Melwani argues that under a “common sense” approach, his procedural victory meets the “prevailing party” standard.   He points out that Anderson hauled him into federal court to compel arbitration, yet she failed to achieve that goal.   In fact, Melwani engineered a permanent dismissal of the case under FED. R. CIV. PROC. 19(b).   Further federal proceedings are impossible, because Pacific American is an indispensable, non-diverse party.   Melwani notes that where a plaintiff fails to obtain a judgment on at least some of her claims, the defendant is ordinarily the “prevailing party.”   See generally Anderson v. Gold Seal Vineyards, 81 Wash.2d 863, 505 P.2d 790, 793-94 (1973).

Anderson contends that, in order to be a “prevailing party,” a party must win on the merits.   She points out that in many of the cases cited by Melwani, the court awarded attorney's fees only after reaching the merits.   See, e.g., Strutz v. McNagny, 558 N.E.2d 1103, 1110 (Ind.App.1990).   Anderson also complains that Melwani relies on cases that award attorney's fees under statutes that are not at issue here.   See, e.g., Wong v. Takeuchi, 87 Hawai‘i 320, 955 P.2d 593, 1998 WL 257428 at *2 (1998) (Hawaii statute does not require the prevailing party to obtain a ruling on the merits of the claim.)   She notes that courts have construed other statutes to require success on the merits before fees can be awarded.   See, e.g., Farrar v. Hobby, 506 U.S. 103, 111, 113 S.Ct. 566, 121 L.Ed.2d 494 (1992) (to obtain attorney's fees, 42 U.S.C. § 1988 plaintiff must “obtain at least some relief on the merits of his claim.”)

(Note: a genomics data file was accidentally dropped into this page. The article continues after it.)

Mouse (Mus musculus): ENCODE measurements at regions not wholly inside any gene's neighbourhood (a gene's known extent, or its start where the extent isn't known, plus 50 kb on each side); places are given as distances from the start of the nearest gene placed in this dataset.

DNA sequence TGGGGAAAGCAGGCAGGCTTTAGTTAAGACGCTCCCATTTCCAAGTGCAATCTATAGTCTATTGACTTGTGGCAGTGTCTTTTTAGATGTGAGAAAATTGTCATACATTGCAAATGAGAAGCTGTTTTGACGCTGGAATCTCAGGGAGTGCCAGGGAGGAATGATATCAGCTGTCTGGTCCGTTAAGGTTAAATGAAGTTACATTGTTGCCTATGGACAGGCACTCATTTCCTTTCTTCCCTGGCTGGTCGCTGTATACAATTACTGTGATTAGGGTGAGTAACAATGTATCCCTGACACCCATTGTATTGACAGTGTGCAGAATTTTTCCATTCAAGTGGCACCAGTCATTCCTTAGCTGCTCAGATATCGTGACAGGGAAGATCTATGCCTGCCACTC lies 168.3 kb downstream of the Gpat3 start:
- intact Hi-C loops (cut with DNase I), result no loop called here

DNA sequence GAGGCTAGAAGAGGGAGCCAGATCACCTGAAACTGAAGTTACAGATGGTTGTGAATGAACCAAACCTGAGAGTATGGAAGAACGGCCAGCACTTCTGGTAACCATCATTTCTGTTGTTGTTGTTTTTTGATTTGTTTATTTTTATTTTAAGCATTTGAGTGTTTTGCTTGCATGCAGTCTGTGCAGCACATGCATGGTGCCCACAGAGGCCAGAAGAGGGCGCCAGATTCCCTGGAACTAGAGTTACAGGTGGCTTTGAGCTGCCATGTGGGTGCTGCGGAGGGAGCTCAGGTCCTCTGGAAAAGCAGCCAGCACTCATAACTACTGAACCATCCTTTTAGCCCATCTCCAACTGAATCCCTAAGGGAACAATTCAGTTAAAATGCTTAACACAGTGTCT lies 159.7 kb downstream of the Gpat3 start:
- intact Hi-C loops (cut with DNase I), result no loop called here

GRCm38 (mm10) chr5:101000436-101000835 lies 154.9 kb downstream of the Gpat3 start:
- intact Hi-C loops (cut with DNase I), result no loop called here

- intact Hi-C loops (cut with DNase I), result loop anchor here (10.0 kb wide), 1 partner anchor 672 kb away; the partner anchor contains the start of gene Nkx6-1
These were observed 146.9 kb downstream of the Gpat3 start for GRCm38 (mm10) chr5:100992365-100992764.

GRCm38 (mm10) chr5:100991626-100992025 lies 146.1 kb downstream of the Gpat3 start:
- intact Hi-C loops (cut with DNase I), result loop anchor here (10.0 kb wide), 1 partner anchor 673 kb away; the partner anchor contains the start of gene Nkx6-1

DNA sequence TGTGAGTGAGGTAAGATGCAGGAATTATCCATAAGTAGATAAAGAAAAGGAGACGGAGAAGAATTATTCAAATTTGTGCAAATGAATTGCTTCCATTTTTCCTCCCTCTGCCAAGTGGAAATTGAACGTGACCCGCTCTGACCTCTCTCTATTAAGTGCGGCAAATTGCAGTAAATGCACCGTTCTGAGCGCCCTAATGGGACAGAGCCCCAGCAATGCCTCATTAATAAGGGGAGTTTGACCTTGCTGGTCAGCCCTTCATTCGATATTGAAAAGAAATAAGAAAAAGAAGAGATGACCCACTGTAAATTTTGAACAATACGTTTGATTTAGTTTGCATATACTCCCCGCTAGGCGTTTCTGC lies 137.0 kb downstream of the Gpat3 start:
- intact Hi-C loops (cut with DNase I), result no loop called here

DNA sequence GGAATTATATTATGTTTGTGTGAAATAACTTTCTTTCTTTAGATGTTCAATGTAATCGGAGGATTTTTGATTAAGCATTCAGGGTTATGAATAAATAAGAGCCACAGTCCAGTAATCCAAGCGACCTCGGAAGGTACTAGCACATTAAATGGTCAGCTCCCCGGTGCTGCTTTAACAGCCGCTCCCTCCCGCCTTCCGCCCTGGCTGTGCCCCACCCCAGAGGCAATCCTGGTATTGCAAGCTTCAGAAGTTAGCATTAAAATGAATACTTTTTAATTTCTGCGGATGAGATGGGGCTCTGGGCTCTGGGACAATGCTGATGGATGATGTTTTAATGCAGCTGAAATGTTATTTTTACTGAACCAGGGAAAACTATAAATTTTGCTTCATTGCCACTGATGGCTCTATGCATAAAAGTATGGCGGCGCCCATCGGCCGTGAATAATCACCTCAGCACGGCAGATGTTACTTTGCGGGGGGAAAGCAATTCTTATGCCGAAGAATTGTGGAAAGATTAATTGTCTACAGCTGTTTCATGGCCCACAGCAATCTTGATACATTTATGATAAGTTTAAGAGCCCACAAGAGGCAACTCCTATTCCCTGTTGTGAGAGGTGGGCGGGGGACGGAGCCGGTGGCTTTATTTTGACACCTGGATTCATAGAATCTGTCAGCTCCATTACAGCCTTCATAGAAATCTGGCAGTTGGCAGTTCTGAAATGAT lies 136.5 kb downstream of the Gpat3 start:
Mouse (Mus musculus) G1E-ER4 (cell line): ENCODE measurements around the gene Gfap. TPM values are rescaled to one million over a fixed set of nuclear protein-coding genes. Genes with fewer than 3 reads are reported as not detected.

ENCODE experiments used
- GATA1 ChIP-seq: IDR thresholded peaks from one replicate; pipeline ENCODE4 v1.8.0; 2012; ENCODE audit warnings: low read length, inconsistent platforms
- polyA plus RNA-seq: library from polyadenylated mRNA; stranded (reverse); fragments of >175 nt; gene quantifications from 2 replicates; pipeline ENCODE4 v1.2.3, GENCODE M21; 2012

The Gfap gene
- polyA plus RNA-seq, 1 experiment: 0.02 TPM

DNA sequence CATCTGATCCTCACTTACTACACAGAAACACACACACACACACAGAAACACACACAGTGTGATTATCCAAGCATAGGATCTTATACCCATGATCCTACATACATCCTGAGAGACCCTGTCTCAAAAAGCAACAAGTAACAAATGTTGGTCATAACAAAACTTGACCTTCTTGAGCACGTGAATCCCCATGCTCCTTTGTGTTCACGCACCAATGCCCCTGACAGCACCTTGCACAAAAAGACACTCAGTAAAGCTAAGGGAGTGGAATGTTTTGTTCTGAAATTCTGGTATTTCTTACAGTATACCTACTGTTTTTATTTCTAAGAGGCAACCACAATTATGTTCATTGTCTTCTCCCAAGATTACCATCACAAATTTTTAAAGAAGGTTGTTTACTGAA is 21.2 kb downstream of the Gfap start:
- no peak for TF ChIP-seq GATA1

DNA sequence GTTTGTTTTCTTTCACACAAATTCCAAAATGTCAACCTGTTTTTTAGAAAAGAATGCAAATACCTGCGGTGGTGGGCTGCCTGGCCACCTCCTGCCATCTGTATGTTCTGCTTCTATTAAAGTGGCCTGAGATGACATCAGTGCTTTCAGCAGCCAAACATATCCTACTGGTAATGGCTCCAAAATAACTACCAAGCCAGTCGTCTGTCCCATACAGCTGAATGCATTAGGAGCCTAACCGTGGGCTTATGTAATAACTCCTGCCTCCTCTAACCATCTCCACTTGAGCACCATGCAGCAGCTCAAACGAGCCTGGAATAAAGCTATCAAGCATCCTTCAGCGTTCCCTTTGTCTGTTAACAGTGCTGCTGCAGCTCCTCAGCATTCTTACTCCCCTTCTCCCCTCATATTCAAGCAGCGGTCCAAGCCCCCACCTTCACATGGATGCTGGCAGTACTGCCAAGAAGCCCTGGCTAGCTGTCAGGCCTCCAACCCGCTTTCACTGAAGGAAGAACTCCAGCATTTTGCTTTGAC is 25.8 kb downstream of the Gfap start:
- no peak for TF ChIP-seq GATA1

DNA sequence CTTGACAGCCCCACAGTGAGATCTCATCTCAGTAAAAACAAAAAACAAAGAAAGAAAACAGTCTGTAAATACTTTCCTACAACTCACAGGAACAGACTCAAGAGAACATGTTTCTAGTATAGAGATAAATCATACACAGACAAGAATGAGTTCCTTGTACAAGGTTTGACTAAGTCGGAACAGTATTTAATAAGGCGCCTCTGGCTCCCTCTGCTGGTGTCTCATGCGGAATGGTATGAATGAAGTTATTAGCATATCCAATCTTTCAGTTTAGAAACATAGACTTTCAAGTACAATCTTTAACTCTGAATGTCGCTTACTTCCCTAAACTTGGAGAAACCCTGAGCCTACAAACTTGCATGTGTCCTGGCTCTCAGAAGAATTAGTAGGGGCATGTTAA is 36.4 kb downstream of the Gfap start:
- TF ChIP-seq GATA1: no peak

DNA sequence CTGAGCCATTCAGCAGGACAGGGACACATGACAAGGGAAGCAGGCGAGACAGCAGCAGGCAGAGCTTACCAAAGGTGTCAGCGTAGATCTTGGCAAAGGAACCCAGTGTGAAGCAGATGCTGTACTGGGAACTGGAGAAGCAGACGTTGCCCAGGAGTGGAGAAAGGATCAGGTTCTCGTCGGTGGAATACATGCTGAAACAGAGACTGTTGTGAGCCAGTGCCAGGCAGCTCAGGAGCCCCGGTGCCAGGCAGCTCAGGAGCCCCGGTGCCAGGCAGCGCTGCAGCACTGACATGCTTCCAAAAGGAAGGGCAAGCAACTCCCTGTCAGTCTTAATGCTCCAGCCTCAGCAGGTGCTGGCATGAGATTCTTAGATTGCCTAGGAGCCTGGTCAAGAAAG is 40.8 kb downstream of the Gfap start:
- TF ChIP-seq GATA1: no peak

Outside the federal civil rights context, most of the cases construing statutory attorney's fees provisions do not require a “prevailing party” to win on the merits.   For instance, in All American Distributing Co. v. Miller Brewing Co., 736 F.2d 530, 533 (9th Cir.1984), we refused to require an adjudication on the merits “[i]n the absence of express language in the [attorney's fees] statute requiring” it.   As Anderson points out, however, a contractual-not a statutory-attorney's fees provision is at issue here.   Thus, the cases construing “prevailing party” in the statutory context are at most persuasive authority.

The parties cite a few cases involving contractual attorney's fees provisions.   Most of these cases, however, do not decide whether a party must prevail on the merits of the lawsuit in order to obtain fees.  Loman Dev. Co. v. Daytona Hotel and Motel Suppliers, 817 F.2d 1533 (11th Cir.1987), upon which Anderson relies, is typical.  Loman contains the following dictum, which Anderson generalizes into a rule of law:  “Loman cannot recover attorney's fees ․ until after it prevails on the merits.”  Id. at 1537.   In fact, the Loman court held that plaintiff could not recover attorney's fees from certain defendants because he had obtained full satisfaction of his judgment from other defendants.   See id.

Melwani's cases are more on point.   In Walji v. Candyco, Inc., 57 Wash.App. 284, 787 P.2d 946 (1990), the court awarded contractually-based attorney's fees after the plaintiff voluntarily dismissed his suit.   It concluded that the defendant had “ ‘prevailed’ in the common sense meaning of the word.”  Id. at 948.   Other courts have reached the same result in the context of a voluntary dismissal.   See, e.g., Century Construction Corp. v. Koss, 559 So.2d 611 (Fla.App.1990).